When it is filled close to the edge of the cardboard base you can add approximately one cup of uncooked rice for weight. You need to manipulate the rice to the top and corners as best as you can to keep it from falling out while stitching it closed.

DSC_1024use copy

Mark a straight stitching line along the edge of the cardboard and pin keeping the rice and stuffing to the inside.

DSC_0005 use copy

Stitch on the line close to the edge of the cardboard.

Stitch closed.

Fold the fabric at the opening to the inside to measure 3″ from the just stitched line and press.

fold-inside3inches copy

Turn the gadget holder over and measure in 2″ from the pressed edge and mark.

DSC_0011use copy

Fold the pressed edge over to meet the marked line and stitch close to the edge creating a tube.

stitch tube

Slide the dowel, chopstick, pencil etc. into the tube and you are done.
*optional – you may fill the tube with fiberfill and handstitch the ends closed.

dowel

Here is the finished project front and back.  What I especially love about this holder is that the channel between the angled back and the dowel accommodates my e-reader with the cover on.

front and back 710px copy

This is my first attempt at a tutorial.  It took a lot longer then I expected as I tweaked the pattern and found I needed more photos for those awkward to explain steps and so on.  Hopefully this project will be easy to follow and enjoyable to create.  Please feel free to ask questions if necessary.

Spring Has Sprung in Spring House


 

Well here in the Fraser Valley we are on the cusp of Spring.  Although today doesn’t feel like it so much as we endure the rainstorm that is currently passing through.  To help break up the storm we’ve got a breath of fresh spring air to inject into this wet and soggy day.

Have you seen Spring House by Stephanie Ryan for Moda?  We’ve recently received the specialty cuts in the shop here at Hamels and it is a refreshing and fun new line with pretty flowers and soothing colours.

Spring House is Stephanie’s debut fabric line and today we are lucky enough to have her for our first fabric designer Q&A.

For an extra treat on this dreary day we’ve included a link for a free downloadable pattern using Spring House at the end of this post.

SpringhouseFabric

 

So to start off we’ve asked Stephanie to tell us a little about herslef and her history.

Some would say that a life’s journey starts at birth, but I would say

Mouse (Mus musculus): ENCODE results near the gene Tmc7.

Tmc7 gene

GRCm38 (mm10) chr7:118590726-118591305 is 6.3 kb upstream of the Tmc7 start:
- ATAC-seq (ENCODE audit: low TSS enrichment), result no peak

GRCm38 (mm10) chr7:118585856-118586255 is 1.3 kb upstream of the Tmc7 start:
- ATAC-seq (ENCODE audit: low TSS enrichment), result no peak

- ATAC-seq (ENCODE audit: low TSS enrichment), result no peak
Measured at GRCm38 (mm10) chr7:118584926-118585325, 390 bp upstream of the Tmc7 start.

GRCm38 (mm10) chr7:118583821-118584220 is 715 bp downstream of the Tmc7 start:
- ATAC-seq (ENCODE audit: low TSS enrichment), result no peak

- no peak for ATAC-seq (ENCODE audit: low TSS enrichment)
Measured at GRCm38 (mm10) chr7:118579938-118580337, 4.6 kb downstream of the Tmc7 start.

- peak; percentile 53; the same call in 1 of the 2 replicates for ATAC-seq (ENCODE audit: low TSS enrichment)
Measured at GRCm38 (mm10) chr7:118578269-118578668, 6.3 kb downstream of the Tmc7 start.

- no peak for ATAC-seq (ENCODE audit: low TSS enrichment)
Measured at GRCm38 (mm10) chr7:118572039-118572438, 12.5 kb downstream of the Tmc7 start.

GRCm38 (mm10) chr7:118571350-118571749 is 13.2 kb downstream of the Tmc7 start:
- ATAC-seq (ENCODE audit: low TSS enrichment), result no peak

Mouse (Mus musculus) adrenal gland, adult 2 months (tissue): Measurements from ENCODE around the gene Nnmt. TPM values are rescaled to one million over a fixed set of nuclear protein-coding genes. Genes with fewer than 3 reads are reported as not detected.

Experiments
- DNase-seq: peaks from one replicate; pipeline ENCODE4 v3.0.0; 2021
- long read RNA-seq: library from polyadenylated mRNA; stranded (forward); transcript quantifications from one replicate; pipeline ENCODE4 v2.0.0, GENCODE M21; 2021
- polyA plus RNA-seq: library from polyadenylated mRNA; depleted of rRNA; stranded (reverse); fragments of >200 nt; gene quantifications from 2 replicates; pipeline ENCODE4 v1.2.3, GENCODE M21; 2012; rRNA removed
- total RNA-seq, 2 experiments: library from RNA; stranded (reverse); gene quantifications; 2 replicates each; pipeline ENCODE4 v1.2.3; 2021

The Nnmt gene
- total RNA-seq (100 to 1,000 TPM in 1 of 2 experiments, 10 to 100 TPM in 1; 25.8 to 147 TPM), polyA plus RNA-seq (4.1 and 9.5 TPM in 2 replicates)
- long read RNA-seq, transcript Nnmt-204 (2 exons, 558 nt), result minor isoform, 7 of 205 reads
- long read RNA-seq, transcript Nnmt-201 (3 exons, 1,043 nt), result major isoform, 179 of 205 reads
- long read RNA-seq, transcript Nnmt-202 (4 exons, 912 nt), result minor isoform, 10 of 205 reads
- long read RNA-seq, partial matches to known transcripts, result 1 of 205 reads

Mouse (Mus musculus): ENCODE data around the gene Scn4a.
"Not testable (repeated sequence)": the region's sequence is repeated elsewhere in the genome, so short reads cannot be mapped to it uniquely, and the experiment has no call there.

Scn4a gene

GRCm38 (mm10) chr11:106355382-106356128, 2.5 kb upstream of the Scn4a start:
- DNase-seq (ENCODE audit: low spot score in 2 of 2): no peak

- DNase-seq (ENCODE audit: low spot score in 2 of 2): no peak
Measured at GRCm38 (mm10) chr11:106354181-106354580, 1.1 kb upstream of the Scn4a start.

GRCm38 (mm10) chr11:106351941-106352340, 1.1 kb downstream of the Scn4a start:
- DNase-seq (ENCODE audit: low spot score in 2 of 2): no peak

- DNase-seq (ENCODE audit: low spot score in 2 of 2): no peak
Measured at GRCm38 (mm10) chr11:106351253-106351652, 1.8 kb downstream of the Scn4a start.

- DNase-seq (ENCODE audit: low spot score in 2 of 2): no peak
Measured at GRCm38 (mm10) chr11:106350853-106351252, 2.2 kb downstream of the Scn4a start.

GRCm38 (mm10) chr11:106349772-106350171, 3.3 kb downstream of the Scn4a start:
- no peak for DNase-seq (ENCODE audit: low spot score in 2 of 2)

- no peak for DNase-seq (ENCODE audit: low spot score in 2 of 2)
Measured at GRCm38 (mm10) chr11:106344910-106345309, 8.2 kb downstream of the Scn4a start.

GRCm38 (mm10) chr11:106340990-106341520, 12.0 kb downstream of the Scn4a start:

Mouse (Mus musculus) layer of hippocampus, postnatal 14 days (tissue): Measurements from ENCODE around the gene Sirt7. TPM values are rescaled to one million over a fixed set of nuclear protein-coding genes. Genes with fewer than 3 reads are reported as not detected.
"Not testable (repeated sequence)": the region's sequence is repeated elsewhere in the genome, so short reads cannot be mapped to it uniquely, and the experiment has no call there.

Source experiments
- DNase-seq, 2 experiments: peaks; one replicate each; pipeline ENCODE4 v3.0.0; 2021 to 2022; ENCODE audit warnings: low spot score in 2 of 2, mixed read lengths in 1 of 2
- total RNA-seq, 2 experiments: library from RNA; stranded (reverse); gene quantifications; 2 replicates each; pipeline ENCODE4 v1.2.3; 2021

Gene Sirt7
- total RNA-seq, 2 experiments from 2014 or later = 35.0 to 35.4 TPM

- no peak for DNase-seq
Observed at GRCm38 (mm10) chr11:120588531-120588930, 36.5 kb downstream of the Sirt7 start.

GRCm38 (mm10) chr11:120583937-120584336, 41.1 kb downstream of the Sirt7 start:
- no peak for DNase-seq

that my journey truly started about 13 years ago with a fire. I was working
at the time for Little Souls, a small doll making company, when a terrible
fire destroyed the building and the business.Up until that point, Little Souls had been my home. I started 11 years
earlier as a doll maker and was steadily promoted to designer then buyer
then product manager, learning a lot along the way. After the fire, I found
myself, at 31 years old, faced with no job and an uncertain future. I did
what most people would in that situation. First, I panicked and then I did a
whole lot of soul searching.They say that when the Universe closes one door, another door
miraculously opens. Such was the case for me. I decided to return to school
as an adult student at Moore College of Art & Design in Philadelphia,
Pennsylvania. I spent my days immersed in graphic design, illustration, and
textile design.Fueled by a combination of hard work, persistence, luck, and a little bit of
everyday magic, the next few years were filled with amazing opportunities. I
designed everything from dinnerware to wall art to stationery for major
companies such as Lenox, Waterford/Wedgewood, and Homegoods. It was
fulfilling work and I loved designing products that people would use and
treasure.  Of course, you know that my journey didn’t end there. For years I had a
secret wish to design my own products. What started as a little whisper
inside of me grew to a loud, strong voice. Finally after 20 years, I
listened to that voice, faced my fears, and made the decision to step out
from behind the scenes and launch my own brand.Stephanie Ryan, was officially launched in 2011 with the introduction of
Floral Fusion, a tabletop collection for Lenox. In 2012, I partnered with
MHS Licensing to oversee all of my licensing opportunities so that I could
concentrate on what is important to me, creating art and inspiring others.Today I spend my days creating art and designing my own products. Had
someone told me after the fire all those years ago that I’d be here today, I
would have thought that they were crazy. Now, I’m a believer and I hope that
I can inspire others to believe too; that when we listen to our hearts and
have faith in ourselves, anything is possible.
My first fabric collection with Moda is a dream come true for me. I wanted to design my own fabric all of those years ago when I was a doll maker but, had no idea where to start making that dream come true and am so happy that it finally happened!